States have begun to restore cuts to higher education, but spending levels still haven’t rebounded to what they were before the recession hit in 2008.
This year 42 states have increased the amount they spend to support public colleges and universities, but according to a new report from the left-leaning Center on Budget and Policy Priorities, every state except Alaska and North Dakota spends less per student now than they did before the recession when you adjust for inflation.
The difference in spending is steep, too. The average state still spends 23 percent less per student, which translates to about $2,026.
Schools, which typically rely on the state for around half their funding, have raised tuition and cut costs to compensate. The report found that public schools have increased tuition by 28 percent since the 2007-08 school year, after adjusting for inflation. Tuition in Arizona is up an incredible 80 percent, while Florida has hit students with a 66 percent increase and California has enacted a 62 percent jump.
The cuts have not been painless. Schools have eliminated faculty positions, trimmed course offerings and closed computer labs and libraries, the report notes. These cuts have happened at the same time the number of students attending state colleges has increased. The report calculates that there are about a million - or 10 percent - more full-time students than before the recession. Some of the increase has to do with the “baby boom echo” and some of it is a consequence of the fact that young people have struggled to find jobs and turned to college instead.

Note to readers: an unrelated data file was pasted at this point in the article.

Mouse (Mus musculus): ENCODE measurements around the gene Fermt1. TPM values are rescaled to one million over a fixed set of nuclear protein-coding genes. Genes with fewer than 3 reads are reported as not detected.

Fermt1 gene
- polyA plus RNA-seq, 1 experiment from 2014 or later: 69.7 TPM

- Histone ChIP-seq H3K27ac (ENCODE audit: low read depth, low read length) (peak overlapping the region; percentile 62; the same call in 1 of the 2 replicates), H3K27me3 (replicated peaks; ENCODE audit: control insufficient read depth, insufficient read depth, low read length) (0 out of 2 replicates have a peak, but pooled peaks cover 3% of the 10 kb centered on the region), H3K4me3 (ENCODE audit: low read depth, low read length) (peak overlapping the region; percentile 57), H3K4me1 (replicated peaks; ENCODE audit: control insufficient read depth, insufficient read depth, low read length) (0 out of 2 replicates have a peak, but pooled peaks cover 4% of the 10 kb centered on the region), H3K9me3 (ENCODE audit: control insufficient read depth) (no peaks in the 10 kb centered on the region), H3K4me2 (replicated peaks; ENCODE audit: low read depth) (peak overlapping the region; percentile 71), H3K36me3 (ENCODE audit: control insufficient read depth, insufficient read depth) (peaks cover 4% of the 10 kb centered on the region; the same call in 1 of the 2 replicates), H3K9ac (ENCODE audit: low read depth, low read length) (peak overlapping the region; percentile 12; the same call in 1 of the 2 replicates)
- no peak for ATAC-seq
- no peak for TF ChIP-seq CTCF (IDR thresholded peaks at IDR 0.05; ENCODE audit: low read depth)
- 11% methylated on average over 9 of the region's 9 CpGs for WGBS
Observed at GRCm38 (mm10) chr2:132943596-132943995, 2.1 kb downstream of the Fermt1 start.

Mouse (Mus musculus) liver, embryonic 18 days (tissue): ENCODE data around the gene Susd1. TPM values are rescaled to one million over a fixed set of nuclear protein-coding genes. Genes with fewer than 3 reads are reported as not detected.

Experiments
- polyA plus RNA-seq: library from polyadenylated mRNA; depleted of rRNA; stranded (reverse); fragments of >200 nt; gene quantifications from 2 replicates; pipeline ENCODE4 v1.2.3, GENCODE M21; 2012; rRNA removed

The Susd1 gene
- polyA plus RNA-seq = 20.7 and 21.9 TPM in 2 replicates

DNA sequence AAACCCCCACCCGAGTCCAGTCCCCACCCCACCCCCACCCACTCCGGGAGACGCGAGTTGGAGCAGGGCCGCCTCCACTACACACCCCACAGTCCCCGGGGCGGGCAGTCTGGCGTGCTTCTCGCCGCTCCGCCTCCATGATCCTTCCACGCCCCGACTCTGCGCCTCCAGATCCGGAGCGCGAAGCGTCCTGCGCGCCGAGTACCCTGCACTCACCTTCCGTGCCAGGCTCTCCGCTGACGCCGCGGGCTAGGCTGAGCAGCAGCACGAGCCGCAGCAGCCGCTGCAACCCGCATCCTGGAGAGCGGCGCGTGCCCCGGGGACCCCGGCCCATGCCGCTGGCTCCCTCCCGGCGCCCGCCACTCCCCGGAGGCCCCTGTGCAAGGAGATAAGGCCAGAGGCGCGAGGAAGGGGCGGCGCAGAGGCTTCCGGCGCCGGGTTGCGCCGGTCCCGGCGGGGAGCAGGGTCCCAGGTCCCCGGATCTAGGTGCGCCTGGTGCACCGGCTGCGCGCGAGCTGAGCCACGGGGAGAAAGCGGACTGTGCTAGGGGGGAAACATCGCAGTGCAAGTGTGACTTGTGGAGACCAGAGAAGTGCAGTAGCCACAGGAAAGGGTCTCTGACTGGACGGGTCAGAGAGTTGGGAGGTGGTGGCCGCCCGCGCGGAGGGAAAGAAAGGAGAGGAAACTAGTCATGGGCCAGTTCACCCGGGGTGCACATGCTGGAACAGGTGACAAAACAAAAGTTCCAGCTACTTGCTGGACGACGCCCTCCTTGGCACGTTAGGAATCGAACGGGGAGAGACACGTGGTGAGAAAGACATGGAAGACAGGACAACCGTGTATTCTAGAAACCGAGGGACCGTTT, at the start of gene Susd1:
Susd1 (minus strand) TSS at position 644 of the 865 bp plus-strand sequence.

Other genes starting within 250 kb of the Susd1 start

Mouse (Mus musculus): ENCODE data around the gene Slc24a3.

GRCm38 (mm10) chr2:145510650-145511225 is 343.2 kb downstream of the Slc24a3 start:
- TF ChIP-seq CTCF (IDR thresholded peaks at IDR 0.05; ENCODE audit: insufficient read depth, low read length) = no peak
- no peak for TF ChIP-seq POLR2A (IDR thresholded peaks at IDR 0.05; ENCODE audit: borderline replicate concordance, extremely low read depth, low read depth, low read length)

Many of those students have had to turn to loans to finance their degrees, which could have long-term consequences down the line. Students devoting money to loan payments have less to save for big purchases like cars and houses that help bolster the economy. Some studies indicate these students are delaying major life decisions like marriage and babies, too.
The report criticizes states like Florida for cutting taxes, arguing that states need to increase revenue, and cautions against tuition increases for low-income students. These students might be pushed toward less-selective, cheaper schools that aren’t as high quality, which could reduce their future earnings, the report argues.
The takeaway: Ultimately, the economy is still shaky, money is tight and states certainly don’t have extra cash to throw around. But at current spending levels, higher education is a sound investment that remains out-of-reach for many would-be students.
Emily DeRuy is a Washington, D.C.-based associate editor, covering education, reproductive rights, and inequality. A San Francisco native, she enjoys Giants baseball and misses Philz terribly.